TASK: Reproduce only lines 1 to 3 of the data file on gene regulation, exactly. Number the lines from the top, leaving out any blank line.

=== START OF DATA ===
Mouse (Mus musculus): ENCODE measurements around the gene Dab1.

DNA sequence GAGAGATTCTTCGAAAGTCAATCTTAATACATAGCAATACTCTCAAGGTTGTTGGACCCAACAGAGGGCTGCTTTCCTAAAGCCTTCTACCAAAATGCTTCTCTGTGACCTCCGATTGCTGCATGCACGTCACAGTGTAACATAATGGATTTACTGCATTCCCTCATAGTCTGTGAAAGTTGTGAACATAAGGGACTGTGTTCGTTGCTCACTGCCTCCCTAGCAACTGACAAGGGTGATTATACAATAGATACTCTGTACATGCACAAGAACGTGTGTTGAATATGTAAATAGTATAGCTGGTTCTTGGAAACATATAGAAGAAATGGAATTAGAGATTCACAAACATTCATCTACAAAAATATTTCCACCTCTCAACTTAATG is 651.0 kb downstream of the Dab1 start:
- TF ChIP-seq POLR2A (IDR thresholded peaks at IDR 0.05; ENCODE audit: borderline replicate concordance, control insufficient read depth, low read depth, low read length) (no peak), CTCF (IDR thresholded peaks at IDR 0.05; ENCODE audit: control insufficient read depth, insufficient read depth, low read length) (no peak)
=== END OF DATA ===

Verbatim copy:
Mouse (Mus musculus): ENCODE measurements around the gene Dab1.

DNA sequence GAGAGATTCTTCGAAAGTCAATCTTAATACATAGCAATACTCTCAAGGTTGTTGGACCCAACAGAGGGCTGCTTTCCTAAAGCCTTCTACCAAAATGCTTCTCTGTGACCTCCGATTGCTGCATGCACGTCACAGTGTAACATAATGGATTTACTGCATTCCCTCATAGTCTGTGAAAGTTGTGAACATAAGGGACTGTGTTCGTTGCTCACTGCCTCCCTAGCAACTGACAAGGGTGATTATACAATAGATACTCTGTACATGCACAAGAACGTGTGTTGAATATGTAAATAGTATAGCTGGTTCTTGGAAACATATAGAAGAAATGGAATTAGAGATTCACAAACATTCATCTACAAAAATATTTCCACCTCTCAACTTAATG is 651.0 kb downstream of the Dab1 start:
- TF ChIP-seq POLR2A (IDR thresholded peaks at IDR 0.05; ENCODE audit: borderline replicate concordance, control insufficient read depth, low read depth, low read length) (no peak), CTCF (IDR thresholded peaks at IDR 0.05; ENCODE audit: control insufficient read depth, insufficient read depth, low read length) (no peak)